Rapid Manufacturing of Thin Soft Pneumatic Actuators and Robots

Engineering
 

Summary

This protocol describes a method for rapid manufacturing of soft pneumatic actuators and robots with a thin form factor. The fabrication method starts with lamination of thermoplastic polyurethane (TPU) sheets followed by laser cutting/welding of a two-dimensional pattern to form actuators and robots.

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Amiri Moghadam, A. A., Caprio, A., Alaie, S., Min, J. K., Dunham, S., Mosadegh, B. Rapid Manufacturing of Thin Soft Pneumatic Actuators and Robots. J. Vis. Exp. (153), e60595, doi:10.3791/60595 (2019).

Abstract

This protocol describes a method for rapid manufacturing of soft pneumatic actuators and robots with an ultrathin form factor using a heat press and a laser cutter machine. The method starts with the lamination of thermoplastic polyurethane (TPU) sheets using a heat press for 10 min at the temperature of ~93 °C. Next, the parameters of the laser cutter machine are optimized to produce a rectangular balloon with maximum burst pressure. Using the optimized parameters, the soft actuators are laser cut/welded three times sequentially. Next, a dispensing needle is attached to the actuator, allowing it to be inflated. The effect of geometrical parameters on the deflection of the actuator are studied systematically by varying the channel width and length. Finally, the performance of the actuator is characterized using an optical camera and a fluid dispenser. Conventional fabrication methods of soft pneumatic actuators based on silicone molding are time consuming (several hours). They also result in strong but bulky actuators, which limits the actuator’s applications. Moreover, microfabrication of thin pneumatic actuators is both time-consuming and expensive. The proposed manufacturing method in the current work resolves these issues by introducing a fast, simple, and cost-effective fabrication method of ultrathin pneumatic actuators.

Introduction

As a step forward in manufacturing of soft pneumatic actuators, the proposed method illustrates rapid fabrication of ultrathin (~70 μm) pneumatic actuators made of thermoplastic polyurethane (TPU)1. These actuators are particularly useful in applications that require the robots to be lightweight and/or fit within small spaces. Such applications can be envisioned to be transcatheter surgical manipulators, wearable actuators, search and rescue robots, and flying or swimming robots.

The conventional manufacturing method of thin soft pneumatic actuators, which is based on silicone molding, is time consuming (several hours) and very challenging due to the low resolution of the 3D printed molds and difficulties in demolding of thin (less than 0.5 mm) actuators. In particular, fabrication of thin actuators requires the application of specialized tools and methods2.

Microfabrication techniques can be adopted to fabricate thin actuators3,4,5,6,7. Alternatively, Ikeuchi et al. have developed thin pneumatic actuators using membrane micro-embossing8. These methods, although effective, require expensive tools and are time-consuming. Thus, they have limited applications.

Paek et al. demonstrated a simple method for fabrication of small-scale soft actuators using dip-coating of cylindrical templates2. Although effective, there are two issues with widespread application of this method: First, it is not easy to control the thickness of the dip-coated features, and secondly, its application is restricted to a limited number of three-dimensional (3D) designs.

Peano actuators9,10 and pouch motors11,12 have compact two-dimensional (2D) designs that result in thin form factors (i.e., large areas with small thickness). Veale et al. reported development of linear Peano actuators made of reinforced plastic and textile-silicone composites1,8. Niiyama et al. developed pouch motors using thermoplastic films manufactured by heat stamping and heat drawing systems11,12.

While the 2D design of Peano actuators and pouch motors makes them very thin in their unactuated state, upon inflation their zero-volume chamber expands to a relatively large volume, thus limiting their application for operation in limited spaces such as transcatheter therapies or search and rescue missions1. In contrast to these designs, the proposed soft actuators in the current method can actuate with relatively small strains. Thus, even in the actuated state they occupy relatively small spaces1.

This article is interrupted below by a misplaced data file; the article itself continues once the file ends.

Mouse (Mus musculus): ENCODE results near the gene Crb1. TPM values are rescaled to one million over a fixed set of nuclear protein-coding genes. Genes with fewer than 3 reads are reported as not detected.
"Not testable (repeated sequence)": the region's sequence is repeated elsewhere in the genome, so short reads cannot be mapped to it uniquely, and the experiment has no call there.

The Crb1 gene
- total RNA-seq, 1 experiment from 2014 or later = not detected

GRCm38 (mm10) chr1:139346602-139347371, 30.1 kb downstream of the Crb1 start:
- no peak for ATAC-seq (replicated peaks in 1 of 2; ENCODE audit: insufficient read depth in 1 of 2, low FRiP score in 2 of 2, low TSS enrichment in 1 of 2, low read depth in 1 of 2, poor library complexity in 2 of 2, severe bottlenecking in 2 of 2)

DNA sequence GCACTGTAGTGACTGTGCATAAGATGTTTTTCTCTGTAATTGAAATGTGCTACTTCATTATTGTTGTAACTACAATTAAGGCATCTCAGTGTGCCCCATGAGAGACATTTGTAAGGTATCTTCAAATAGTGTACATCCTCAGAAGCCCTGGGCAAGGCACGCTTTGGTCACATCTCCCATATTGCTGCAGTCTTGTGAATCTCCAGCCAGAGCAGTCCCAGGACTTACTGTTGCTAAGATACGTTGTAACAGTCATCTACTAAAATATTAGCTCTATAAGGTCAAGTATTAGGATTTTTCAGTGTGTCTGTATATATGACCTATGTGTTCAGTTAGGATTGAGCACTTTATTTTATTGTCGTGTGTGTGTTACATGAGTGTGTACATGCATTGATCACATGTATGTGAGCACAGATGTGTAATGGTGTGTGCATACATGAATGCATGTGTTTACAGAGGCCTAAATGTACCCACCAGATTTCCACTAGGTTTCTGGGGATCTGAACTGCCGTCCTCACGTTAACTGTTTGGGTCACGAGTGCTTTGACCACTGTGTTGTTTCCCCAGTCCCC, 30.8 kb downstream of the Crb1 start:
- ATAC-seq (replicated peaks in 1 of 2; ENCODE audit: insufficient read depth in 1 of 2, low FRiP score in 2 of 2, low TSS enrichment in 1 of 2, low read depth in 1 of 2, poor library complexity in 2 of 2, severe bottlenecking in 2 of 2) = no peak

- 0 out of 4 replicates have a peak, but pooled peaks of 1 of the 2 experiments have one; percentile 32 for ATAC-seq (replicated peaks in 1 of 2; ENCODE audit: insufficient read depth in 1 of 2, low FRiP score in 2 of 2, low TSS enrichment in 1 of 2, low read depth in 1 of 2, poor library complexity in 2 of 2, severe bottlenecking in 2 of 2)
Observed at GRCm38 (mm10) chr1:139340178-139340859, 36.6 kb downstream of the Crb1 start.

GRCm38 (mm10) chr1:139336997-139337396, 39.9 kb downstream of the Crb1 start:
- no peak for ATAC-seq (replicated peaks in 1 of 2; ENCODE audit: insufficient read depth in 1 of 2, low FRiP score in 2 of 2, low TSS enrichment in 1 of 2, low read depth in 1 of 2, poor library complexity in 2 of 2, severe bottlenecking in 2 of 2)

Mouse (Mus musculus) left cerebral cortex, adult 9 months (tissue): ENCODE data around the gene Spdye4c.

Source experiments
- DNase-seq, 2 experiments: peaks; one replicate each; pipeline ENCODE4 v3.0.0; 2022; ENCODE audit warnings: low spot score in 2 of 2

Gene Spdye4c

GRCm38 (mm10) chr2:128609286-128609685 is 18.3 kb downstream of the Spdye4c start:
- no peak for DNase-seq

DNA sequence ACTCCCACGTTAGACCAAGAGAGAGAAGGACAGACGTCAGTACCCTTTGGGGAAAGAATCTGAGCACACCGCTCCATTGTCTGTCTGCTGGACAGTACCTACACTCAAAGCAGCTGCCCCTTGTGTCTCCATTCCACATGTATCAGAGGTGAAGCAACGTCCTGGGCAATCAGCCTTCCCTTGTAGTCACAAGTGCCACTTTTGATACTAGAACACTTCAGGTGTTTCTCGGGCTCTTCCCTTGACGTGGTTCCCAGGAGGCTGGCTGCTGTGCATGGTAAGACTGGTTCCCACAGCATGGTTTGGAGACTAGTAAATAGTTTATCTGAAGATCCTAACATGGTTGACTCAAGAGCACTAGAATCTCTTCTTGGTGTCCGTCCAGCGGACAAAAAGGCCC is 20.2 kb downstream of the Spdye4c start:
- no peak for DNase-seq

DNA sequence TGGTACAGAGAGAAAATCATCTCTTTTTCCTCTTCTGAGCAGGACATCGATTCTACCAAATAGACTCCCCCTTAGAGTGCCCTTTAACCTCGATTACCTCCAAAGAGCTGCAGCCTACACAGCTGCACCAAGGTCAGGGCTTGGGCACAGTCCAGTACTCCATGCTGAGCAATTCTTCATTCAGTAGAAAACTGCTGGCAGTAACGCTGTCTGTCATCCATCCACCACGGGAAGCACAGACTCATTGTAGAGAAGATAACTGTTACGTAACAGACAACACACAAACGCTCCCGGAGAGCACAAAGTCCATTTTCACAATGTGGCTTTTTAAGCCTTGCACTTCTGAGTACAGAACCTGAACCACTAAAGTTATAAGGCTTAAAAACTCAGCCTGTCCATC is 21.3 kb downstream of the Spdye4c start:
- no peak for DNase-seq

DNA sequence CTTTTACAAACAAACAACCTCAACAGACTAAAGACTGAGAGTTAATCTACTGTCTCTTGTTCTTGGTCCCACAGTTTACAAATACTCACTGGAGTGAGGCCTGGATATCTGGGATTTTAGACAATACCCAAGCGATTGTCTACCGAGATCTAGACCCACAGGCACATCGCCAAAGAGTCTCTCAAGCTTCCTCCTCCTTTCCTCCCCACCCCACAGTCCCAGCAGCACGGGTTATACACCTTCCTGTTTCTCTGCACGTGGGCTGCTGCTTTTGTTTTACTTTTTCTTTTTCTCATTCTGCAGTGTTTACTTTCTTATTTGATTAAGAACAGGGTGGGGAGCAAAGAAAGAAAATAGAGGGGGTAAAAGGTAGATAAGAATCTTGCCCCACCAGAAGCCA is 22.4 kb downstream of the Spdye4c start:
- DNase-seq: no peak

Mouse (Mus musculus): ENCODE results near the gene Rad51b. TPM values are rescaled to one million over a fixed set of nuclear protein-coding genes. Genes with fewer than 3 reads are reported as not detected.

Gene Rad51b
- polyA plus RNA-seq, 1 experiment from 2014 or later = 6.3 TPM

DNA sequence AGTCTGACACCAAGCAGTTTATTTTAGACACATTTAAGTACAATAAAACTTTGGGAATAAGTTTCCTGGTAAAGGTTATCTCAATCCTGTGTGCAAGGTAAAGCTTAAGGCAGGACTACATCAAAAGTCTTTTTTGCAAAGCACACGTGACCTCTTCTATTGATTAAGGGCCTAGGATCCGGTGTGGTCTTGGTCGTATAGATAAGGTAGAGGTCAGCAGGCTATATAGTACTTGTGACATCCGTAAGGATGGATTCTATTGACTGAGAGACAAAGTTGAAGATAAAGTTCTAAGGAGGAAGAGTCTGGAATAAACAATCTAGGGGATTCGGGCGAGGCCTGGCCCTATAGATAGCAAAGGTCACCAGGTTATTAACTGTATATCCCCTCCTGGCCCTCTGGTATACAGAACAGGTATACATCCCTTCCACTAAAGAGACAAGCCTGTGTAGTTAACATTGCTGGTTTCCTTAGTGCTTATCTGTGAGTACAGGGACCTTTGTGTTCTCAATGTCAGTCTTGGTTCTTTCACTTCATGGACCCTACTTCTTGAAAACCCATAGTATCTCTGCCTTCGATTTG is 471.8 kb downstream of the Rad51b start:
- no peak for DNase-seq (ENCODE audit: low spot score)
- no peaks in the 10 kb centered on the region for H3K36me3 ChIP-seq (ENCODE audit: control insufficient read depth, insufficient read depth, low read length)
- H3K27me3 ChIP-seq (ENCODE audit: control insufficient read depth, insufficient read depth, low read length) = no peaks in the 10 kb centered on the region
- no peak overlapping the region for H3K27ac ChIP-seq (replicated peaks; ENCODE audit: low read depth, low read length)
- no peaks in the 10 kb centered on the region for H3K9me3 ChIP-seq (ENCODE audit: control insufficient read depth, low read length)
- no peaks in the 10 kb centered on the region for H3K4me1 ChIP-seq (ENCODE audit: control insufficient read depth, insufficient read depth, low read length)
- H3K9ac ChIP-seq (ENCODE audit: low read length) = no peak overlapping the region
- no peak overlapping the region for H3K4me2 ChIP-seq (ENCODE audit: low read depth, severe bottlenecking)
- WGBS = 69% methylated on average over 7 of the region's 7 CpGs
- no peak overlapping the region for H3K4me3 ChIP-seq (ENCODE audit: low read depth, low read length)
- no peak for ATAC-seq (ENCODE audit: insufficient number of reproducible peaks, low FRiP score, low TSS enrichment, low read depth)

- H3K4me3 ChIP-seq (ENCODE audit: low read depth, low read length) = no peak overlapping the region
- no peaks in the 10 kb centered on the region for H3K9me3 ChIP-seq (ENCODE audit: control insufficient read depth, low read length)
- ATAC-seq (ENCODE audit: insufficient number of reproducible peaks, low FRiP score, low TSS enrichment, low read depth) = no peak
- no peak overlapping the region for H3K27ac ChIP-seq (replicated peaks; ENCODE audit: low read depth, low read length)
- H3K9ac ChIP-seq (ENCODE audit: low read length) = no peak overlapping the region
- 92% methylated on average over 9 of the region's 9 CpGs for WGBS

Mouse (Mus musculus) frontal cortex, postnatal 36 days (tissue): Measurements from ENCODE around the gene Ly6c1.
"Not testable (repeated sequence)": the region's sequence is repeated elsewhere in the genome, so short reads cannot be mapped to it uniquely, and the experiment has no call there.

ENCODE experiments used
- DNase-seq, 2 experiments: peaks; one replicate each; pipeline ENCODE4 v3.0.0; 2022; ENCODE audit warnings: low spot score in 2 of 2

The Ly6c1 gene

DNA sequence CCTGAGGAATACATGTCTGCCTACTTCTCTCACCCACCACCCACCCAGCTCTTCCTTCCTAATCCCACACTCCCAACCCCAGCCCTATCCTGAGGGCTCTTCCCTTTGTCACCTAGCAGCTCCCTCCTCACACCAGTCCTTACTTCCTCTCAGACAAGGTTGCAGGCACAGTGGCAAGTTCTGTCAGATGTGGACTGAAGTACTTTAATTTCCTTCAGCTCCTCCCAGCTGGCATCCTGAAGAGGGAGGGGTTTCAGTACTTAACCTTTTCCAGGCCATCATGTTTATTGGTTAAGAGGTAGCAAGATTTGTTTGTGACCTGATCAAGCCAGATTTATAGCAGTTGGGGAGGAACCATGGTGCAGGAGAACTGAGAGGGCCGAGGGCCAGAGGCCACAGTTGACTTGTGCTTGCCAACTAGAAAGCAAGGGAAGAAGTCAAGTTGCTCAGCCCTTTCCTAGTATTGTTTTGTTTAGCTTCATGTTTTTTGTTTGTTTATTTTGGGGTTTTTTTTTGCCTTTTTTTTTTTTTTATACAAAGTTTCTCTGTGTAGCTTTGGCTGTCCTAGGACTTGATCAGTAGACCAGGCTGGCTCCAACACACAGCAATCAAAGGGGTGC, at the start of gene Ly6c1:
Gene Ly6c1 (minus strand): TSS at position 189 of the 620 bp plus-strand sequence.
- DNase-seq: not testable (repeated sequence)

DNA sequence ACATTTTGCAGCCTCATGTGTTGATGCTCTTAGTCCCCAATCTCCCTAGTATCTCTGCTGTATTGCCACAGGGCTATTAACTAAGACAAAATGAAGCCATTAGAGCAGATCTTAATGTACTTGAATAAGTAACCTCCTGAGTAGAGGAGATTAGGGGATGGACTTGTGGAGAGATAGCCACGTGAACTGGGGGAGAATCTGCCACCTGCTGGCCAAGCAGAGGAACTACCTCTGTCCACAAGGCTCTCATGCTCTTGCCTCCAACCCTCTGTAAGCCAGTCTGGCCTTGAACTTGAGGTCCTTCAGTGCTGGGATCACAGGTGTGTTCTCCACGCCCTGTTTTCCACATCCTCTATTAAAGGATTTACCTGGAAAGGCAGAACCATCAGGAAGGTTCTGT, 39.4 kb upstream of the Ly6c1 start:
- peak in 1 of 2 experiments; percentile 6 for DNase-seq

Protocol

1. Smoothing the TPU sheets by heat pressing

  1. Calibrate a force sensor to be used in the heat press.
    1. Sandwich the force sensor between two layers of silicone (50 mm x 50 mm x 3 mm thick). Place the force sensor and silicone layers between the compression platens/anvils of the tensile machine. Decrease the distance between the platens by turning the knob of the heat press clockwise and write down the force and resistance of the sensor.
    2. Measure the area of the sensor using a digital caliper and divide the force values by the measured area to obtain the pressure data. Fit a linear line to the pressure versus resistance data using a spreadsheet to calibrate the sensor.
  2. Place the force sensor inside the heat press and turn the pressure knob until a pressure of ~200 kPa is read from the sensor.
  3. Wear gloves to avoid any contamination of the TPU films.
  4. Cut four layers of TPU with scissors or a laser cutter to fit the heat press plates (30 mm x 30 mm). Position the four sheets so all four edges are aligned.
  5. Place the TPU sheets inside the heat press.
  6. Set the temperature of the heat press to ~200 °F (~93 °C). Close the heat press fully.
  7. Keep the films inside the heat press for 10 min. Open the heat press and remove the laminated TPU films to be laser cut in step 3.12.

2. Finding the optimal laser parameters

  1. As described in section 1, heat press two layers of TPU.
  2. Using computer-aided design (CAD) software, design a square with 20 mm sides and a rectangle of 4 mm x 8 mm that will act as the inlet of the square balloon.
  3. Laser cut/weld the square pattern from step 2.2 out of the TPU layers from step 2.1 using the following settings in the laser cutter software: set pulses per inch (PPI) to 500, vary the power from 10% to 100%, and for each value of power vary the speed from 10% to 100%.
  4. Cut the end of the inlet of the square balloon with scissors.
  5. Insert a needle inside the square balloon inlet, apply glue (Table of Materials) around it, and wrap the polytetrafluoroethene (PTFE) tape around the connection.
    NOTE: After 5 min it is ready to use.
  6. Identify the average burst pressure of the square balloon by inflating it with a precise fluid dispenser.
  7. Increase the pressure of the balloon using the precise fluid dispenser until it bursts. Measure and write down the burst pressure. Repeat this step 5x and obtain the average burst pressure.